LinkedIn Endorsements: Nutrition or Junk?

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This post originally appeared on the Upriver Solutions blog.

How do you use LinkedIn? As a business networking site? A place to store and share your resume? (By the way, when was the last time you updated that sucker?) Some might still think of LinkedIn as a sort of digital happy hour where workers can connect, talk shop and exchange virtual business cards, but the good folks at LinkedIn want it to become more than a once­-a­-week stop for its users. To do so, it has been ramping up user engagement with features like LinkedIn Endorsements.

LinkedIn Endorsements: A Mixed Bag?

Perhaps you’ve noticed this in the form of requests that pop up on your LinkedIn homepage or on individual user profiles: “Does [so-­and­-so] have these skills or expertise?” You can endorse your colleague or friend for the listed items, or you can add your own.

One person can endorse another for just about anything, and it’s up to the endorsee to curate those skills. For instance, I might endorse you for Rubik’s Cube solving. You might endorse me for banana tattooing. Whether or not we want to display those skills as being applicable to our careers is then up to us. (Thank goodness.) And there’s nothing stopping someone from endorsing someone he doesn’t know very well for something he doesn’t actually know the endorsee can do, so each individual endorsement should be taken with a grain of salt.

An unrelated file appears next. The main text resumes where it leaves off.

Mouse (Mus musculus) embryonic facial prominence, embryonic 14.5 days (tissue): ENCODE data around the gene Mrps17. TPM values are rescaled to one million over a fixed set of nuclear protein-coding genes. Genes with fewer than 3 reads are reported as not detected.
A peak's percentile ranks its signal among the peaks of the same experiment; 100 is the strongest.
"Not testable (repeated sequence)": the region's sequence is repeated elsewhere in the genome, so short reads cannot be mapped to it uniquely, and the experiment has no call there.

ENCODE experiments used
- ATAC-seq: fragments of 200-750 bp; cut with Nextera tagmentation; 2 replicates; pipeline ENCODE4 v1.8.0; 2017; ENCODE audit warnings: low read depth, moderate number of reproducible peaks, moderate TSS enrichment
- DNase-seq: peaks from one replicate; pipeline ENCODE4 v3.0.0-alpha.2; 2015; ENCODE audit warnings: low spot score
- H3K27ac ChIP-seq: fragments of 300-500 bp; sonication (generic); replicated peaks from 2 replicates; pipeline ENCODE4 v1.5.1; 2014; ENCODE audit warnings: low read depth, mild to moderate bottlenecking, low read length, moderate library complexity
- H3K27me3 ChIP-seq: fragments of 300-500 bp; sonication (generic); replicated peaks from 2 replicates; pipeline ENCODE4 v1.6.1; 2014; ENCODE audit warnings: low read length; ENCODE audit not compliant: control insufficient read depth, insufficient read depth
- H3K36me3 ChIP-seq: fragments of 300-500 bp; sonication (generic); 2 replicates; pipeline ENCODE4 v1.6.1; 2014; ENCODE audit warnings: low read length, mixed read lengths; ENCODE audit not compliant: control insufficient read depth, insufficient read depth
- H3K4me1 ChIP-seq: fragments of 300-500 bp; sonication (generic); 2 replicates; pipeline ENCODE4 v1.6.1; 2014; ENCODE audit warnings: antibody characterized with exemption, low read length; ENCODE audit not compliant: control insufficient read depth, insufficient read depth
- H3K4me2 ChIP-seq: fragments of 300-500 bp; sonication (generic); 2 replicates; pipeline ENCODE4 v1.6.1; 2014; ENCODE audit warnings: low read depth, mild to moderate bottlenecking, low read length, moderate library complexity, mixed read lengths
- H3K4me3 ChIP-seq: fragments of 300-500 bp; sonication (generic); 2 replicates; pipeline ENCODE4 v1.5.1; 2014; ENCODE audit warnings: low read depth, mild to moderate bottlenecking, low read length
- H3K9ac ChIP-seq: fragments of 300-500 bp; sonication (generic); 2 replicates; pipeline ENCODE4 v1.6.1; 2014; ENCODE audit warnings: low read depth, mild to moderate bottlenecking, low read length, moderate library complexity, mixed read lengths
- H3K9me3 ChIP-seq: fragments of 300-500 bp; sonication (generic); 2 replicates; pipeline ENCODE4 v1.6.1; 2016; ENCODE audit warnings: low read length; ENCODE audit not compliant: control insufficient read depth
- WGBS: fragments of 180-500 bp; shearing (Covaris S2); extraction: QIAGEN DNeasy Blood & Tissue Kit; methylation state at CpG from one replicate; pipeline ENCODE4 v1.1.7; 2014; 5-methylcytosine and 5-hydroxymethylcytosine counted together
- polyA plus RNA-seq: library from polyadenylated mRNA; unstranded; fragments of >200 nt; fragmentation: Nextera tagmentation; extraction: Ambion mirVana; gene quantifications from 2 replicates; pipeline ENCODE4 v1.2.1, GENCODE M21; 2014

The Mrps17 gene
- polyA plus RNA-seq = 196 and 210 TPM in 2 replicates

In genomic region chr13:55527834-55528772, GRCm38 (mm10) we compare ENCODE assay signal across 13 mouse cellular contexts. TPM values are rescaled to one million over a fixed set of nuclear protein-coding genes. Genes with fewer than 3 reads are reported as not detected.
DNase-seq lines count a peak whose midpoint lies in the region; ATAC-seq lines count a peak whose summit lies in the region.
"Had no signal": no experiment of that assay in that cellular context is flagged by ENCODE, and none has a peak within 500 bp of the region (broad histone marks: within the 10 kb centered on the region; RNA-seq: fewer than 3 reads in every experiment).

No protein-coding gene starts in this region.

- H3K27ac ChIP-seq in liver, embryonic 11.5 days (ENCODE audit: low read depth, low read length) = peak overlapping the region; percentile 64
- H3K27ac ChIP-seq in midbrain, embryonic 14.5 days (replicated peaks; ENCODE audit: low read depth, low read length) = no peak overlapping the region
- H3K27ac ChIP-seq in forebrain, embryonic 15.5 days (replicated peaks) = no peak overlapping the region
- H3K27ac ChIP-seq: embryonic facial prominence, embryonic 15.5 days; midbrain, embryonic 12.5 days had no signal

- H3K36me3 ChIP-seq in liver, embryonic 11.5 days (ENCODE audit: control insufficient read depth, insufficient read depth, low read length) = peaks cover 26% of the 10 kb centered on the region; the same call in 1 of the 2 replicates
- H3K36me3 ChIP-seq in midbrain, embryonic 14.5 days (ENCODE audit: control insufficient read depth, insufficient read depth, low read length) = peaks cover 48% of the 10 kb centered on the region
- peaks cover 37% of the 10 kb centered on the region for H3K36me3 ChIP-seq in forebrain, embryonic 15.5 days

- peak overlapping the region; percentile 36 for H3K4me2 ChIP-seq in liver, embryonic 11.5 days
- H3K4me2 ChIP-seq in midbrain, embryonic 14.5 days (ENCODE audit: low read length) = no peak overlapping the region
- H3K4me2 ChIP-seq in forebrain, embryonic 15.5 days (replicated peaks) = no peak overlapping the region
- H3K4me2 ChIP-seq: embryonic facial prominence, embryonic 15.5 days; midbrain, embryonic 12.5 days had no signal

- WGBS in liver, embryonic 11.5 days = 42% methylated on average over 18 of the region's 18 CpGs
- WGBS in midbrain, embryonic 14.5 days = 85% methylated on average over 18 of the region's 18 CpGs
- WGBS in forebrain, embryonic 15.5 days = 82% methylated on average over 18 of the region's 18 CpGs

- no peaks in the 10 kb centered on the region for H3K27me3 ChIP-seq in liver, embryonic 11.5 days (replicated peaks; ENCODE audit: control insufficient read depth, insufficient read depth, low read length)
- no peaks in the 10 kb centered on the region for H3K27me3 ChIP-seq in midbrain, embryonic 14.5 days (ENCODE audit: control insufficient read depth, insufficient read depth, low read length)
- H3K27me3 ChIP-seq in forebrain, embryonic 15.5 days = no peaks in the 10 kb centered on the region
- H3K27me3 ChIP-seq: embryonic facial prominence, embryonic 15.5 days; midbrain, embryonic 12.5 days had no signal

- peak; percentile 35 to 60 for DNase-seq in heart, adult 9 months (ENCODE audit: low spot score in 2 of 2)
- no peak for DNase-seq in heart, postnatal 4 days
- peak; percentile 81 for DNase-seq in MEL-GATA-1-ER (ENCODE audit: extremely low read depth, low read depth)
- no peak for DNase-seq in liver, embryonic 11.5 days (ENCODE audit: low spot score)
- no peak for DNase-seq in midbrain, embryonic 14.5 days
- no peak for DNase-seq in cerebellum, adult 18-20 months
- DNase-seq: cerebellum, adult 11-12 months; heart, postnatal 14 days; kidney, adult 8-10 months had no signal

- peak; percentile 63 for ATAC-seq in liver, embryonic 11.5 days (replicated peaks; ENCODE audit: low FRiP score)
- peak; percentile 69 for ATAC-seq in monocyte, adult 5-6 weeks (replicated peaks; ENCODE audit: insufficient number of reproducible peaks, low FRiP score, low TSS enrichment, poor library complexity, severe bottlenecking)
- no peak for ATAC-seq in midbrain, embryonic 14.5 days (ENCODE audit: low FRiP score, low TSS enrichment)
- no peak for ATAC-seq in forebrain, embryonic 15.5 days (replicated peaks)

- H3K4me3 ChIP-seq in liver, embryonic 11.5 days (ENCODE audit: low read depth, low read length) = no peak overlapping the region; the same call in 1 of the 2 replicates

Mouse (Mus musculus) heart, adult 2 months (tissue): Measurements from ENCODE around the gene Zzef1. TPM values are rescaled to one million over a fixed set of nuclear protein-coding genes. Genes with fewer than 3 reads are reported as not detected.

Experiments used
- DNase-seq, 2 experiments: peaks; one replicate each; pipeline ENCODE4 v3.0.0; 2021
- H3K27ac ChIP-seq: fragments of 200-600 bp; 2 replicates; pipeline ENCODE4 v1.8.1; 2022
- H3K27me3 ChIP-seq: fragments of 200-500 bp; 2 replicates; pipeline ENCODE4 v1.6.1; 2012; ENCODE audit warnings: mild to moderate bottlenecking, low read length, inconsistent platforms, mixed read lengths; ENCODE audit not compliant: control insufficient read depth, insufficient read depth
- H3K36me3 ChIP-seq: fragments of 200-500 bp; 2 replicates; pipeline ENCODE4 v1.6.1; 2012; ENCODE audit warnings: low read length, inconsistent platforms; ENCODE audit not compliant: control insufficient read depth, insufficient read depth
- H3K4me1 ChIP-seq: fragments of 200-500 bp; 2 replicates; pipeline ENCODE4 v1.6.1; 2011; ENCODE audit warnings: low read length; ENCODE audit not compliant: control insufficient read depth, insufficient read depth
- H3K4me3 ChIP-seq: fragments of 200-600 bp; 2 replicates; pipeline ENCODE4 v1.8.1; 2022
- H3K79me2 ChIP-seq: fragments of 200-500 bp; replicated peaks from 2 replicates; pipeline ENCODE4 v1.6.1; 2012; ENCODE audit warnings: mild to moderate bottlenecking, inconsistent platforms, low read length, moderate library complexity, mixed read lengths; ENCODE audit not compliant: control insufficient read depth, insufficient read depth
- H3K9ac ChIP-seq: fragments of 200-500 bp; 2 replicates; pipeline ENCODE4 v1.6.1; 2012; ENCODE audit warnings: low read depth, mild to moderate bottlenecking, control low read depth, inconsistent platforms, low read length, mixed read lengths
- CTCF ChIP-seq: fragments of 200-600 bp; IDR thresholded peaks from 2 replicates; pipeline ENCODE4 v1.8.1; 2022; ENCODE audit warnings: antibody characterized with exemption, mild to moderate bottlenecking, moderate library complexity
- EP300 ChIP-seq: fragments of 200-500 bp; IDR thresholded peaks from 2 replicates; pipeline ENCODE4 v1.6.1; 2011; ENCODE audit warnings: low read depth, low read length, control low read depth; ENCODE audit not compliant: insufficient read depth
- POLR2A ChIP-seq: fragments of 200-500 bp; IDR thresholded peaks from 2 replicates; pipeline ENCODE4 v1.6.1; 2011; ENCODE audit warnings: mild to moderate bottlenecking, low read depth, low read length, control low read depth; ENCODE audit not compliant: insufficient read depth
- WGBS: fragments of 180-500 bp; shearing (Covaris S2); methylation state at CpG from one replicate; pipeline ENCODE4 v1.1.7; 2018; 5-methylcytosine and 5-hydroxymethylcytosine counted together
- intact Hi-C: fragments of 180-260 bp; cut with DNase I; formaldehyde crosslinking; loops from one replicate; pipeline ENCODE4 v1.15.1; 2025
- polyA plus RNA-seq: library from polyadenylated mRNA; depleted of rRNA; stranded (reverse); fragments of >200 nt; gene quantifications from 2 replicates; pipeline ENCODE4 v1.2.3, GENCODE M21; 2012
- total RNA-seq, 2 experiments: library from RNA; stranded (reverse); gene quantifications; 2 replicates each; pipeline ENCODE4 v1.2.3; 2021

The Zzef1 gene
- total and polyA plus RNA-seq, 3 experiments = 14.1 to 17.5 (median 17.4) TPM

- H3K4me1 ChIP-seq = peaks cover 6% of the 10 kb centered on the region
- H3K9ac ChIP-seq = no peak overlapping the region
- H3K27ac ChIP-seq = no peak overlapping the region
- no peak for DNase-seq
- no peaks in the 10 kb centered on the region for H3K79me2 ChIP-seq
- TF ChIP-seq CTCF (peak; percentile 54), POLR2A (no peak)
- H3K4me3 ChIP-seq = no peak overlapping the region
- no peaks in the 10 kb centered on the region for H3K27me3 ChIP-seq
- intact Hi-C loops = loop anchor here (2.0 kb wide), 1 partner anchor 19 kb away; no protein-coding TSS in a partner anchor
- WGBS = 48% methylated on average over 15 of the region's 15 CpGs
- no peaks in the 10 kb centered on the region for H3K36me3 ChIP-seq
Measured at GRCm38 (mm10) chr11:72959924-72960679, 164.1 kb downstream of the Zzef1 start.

However, when lots of recommendations pile up around a single topic for a user, a true pattern begins to emerge. While a prankster or two might find it funny to add a little color to your profile, it’s a much different story when 25 or more individuals put their stamp of approval on a single skill that you have listed. At 100 endorsements or more, LinkedIn is convinced that you’re legit in that subject matter and simply displays “99+” from that point forward, regardless of how many additional endorsements you may receive.

Skills & Expertise: Tasty and Good for You

In addition to the obvious value of having others validate the skills you list on your own profile, LinkedIn appears to be using these metrics in its own search engine rankings and on “discovery” pages like the Skills & Expertise page (still in beta). There, you can search for a particular skill and receive a summary of the information LinkedIn has collected. It lists the top professionals in that category, statistics about how the skill appears on LinkedIn (growth relative to related skills, the percentage of age groups in that category, etc.), companies and groups on LinkedIn that are associated with it and so on.

As LinkedIn works to create a well­-balanced way for us to to combine what we say about ourselves with what others say about us, the network will only get stronger. But, as with most things in this digital world of ours, this, too, it remains a grand experiment.

What do you think? Are LinkedIn endorsements the next Facebook poke, or are they the beginning of something bigger for the social network?